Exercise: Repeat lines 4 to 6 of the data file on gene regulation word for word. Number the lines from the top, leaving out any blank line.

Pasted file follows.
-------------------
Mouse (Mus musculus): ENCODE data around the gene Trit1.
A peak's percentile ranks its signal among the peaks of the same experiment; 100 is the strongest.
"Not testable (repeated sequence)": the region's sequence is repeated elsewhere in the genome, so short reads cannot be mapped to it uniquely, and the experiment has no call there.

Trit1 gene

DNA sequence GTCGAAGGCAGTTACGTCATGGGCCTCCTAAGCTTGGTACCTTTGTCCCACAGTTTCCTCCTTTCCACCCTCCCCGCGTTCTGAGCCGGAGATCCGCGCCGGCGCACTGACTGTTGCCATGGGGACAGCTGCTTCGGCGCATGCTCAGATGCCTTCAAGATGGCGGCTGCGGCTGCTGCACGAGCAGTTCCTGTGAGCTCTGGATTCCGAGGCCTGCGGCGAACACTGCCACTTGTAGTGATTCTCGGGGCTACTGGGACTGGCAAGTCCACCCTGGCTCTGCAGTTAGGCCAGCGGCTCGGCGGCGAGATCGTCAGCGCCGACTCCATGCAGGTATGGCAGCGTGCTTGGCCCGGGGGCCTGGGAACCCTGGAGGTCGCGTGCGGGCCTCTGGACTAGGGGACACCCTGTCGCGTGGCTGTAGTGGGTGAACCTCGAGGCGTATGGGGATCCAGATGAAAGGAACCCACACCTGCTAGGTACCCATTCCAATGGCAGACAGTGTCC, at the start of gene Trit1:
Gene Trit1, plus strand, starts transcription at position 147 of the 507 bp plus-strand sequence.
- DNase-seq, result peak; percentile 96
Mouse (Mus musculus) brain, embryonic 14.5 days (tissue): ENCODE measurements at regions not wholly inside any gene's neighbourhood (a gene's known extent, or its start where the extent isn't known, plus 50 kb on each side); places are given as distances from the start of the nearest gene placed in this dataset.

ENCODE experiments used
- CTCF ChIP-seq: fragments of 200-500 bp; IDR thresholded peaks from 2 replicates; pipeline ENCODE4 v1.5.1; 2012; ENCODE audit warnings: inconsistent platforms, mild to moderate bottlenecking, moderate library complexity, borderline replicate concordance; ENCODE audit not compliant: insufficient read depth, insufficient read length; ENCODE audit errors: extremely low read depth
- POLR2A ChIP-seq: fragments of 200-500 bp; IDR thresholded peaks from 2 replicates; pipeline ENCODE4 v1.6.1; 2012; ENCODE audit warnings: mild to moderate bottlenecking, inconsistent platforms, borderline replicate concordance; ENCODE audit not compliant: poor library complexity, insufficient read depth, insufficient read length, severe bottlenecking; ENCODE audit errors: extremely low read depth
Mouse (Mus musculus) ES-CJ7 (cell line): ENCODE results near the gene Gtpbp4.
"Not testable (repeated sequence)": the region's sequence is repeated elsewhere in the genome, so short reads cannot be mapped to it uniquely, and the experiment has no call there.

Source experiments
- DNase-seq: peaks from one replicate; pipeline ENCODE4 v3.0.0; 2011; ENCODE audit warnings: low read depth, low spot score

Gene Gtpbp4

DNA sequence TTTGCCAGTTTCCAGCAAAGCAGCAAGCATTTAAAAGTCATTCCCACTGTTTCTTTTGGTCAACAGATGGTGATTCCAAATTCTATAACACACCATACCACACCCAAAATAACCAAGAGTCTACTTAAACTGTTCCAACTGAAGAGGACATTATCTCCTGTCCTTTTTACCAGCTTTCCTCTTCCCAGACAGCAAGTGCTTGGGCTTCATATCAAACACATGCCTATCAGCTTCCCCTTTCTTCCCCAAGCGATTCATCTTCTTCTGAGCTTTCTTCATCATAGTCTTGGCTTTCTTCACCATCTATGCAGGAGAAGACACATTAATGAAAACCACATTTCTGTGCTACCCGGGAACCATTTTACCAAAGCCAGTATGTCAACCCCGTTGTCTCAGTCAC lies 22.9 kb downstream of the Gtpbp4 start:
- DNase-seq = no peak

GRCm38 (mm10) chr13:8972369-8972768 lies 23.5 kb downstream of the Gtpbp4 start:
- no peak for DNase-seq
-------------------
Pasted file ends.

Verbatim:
Trit1 gene

DNA sequence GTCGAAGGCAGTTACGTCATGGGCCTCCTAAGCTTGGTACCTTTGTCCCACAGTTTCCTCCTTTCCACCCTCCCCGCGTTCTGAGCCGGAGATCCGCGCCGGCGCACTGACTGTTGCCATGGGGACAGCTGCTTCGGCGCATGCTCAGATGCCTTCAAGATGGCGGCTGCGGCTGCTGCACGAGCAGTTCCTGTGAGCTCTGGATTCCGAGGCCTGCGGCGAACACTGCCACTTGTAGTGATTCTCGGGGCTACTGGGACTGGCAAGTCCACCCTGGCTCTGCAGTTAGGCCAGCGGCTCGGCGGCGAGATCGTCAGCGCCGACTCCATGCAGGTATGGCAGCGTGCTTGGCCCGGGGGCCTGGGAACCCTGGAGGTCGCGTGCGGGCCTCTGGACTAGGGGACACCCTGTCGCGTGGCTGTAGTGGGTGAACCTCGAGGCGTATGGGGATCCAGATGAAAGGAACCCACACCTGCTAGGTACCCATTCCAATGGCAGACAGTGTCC, at the start of gene Trit1:
Gene Trit1, plus strand, starts transcription at position 147 of the 507 bp plus-strand sequence.